Perhaps it is too early to report these cases as cured, but all signs point to their having made permanent recovery.

Teacher: “Tommy, you should comb your hair before you come to school.”

Tommy: “Ain't got no comb."
Teacher: “Then borrow your father's.
Tommy: “Father ain't got no comb, neither.”
Teacher: "Absurd! Doesn't he comb his hair?"
Tommy: “He ain't got no hair!”

A GOITRE OF UNUSUAL PROPORTIONS.

BY NEWMAN T. B. NOBLES, M. D., CLEVELAND, 0.

This patient had an enlarged thyroid gland for thirty-five years. Recently it has grown rather rapidly and by pressure upon the trachea has threatened to suffocate the patient. Dr. Harpster of

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Patient, aged 50 years. Had enlarg d gland since young girl.

Goitre made up of right lobe and isthmus and extended down between the lungs. There was as much of the tumor "out of sight' as there was visi. ble. There was a slight enlargement of the left lobe, but this lobe was not interfered with.

Cleveland referred the case to me after nearly thirty physicians had argued against operative treatment. The growth extended well down and outwards. The picture gives a poor idea of the dimensions of the tumor. A general anesthetic was used for this case. She did well and was up in a week's time. The microscope showed a benign tumor of the colloid type. There has been no recurrence. I have operated many times for goitre but this is the largest tumor I have removed. Nor have I ever seen one as large.

It is interesting to note that goitre has a rather definite geographic distribution. For the United States it is most prevalent in the Great Lakes basin and the Columbia River Valley.

Of course many cases will respond to non-surgical treatment. Many fade away without treatment. A certain percentage do not respond to anything. These tumors grow larger and larger, cause much discomfort and have to be removed.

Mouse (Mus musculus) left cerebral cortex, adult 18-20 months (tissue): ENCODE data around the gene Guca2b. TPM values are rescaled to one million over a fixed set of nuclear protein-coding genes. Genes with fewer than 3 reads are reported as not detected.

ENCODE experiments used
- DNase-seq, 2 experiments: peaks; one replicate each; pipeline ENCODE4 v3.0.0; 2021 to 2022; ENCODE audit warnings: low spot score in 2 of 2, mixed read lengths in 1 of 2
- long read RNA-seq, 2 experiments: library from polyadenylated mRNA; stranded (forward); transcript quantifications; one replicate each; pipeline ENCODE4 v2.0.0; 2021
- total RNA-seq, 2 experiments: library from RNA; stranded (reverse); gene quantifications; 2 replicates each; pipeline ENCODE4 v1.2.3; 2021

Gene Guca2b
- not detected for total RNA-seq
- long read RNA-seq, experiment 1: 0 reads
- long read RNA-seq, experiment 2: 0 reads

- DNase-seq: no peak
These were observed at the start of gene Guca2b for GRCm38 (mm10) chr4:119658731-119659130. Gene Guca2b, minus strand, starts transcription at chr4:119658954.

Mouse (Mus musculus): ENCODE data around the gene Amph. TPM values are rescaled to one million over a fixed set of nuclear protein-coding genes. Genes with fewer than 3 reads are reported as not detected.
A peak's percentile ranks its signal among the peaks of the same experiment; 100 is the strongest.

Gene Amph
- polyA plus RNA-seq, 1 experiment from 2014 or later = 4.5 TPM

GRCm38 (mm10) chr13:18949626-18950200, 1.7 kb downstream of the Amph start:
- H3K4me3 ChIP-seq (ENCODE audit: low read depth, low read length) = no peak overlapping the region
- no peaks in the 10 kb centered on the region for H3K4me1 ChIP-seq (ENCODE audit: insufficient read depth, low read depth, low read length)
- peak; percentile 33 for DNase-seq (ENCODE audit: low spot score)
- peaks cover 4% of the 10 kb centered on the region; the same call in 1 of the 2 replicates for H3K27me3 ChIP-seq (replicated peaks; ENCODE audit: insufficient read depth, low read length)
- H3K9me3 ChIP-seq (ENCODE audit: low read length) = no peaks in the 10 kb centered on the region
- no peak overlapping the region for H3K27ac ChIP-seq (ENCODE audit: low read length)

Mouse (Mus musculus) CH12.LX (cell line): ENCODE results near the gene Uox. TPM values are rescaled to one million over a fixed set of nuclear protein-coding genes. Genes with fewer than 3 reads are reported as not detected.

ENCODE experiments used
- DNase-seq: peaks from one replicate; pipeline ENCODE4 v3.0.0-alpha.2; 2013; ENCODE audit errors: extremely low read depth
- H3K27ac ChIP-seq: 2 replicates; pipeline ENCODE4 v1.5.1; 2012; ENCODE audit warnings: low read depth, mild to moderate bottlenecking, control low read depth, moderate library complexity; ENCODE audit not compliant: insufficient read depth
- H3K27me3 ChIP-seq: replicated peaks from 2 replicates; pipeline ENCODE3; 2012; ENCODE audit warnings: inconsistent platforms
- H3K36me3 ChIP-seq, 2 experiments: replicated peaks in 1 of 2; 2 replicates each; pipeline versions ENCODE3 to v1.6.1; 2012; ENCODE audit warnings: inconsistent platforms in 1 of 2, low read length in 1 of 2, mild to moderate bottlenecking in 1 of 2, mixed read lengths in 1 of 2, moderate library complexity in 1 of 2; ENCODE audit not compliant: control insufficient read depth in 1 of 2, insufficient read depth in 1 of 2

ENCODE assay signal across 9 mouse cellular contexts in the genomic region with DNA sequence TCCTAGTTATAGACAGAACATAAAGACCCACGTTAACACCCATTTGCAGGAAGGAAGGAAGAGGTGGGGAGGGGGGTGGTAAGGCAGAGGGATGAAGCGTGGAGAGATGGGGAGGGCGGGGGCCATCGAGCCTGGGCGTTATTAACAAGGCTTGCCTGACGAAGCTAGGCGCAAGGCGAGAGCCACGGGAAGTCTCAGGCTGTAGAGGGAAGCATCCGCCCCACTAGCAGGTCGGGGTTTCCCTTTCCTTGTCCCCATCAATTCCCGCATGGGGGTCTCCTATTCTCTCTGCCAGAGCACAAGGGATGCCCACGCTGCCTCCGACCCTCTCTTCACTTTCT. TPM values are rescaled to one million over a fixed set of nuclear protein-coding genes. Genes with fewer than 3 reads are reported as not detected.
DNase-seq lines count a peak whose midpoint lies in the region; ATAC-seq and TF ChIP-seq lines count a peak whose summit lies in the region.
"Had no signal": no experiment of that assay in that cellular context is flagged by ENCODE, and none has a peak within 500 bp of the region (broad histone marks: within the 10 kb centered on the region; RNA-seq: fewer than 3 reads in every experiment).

The so-called toxic goitre is the most dangerous type. The surgeon who aspires to operate successfully for goitre must be able to tell the difference in the various types. The operative technique varies in the different types. If the operator is careful to select his cases for operation he will be pleased with the end results. I recently removed a toxic goitre (Graves Disease) from a boy eighteen years of age. The common carotid artery ran through the gland. He is now well. My patients leave the hospital in ten days as a rule.

There is no doubt but what more of these cases should be operated. Now that the operative technique is better understood the patient can be given a reasonable degree of assurance that all will be well. That is provided the surgeon selects his cases carefully..

SYPITILIDS.

BY GEORGE W. SPENCER, M. D., CLEVELAND, 0.

The protean nature of syphilitic manifestations, both constitutional and cutaneous, make a positive diagnosis sometimes very difficult. Therefore, it is desirable to get the symptoms, both objective and subjective, as complete as possible, yet as uncomplicated as consistent with a thorough knowledge of the case under consideration. When the initial lesion is absent, and, as in many cases, the history is negative, so far as this is concerned, the only means of determining the diagnosis depends entirely upon (a) the subjective symptoms, which on account of the inability or unwillingness of the patient to impart them to the doctor, are of little value, also, because the indications of the disease are usually those of many other diseases, and not of so distinct a nature as to attract the especial attention of the most intelligent and truthful person.

(b) The objective signs then, of syphilis are the principal means by which we can make a positive diagnosis. Of these the skin eruptions are the most varied. The characteristic formerly considered

pathognomonic, are found to be not without exceptions, namely, color, location, absence of itching, the peculiar scale and form of the lesion, stage of incutation and the variability of the once supposed well de

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fined stages. The errors of diagnosis, which lead to the early administration of large doses of mercury, sometimes give rise to conditions, including constitutional and cutaneous disturbances, and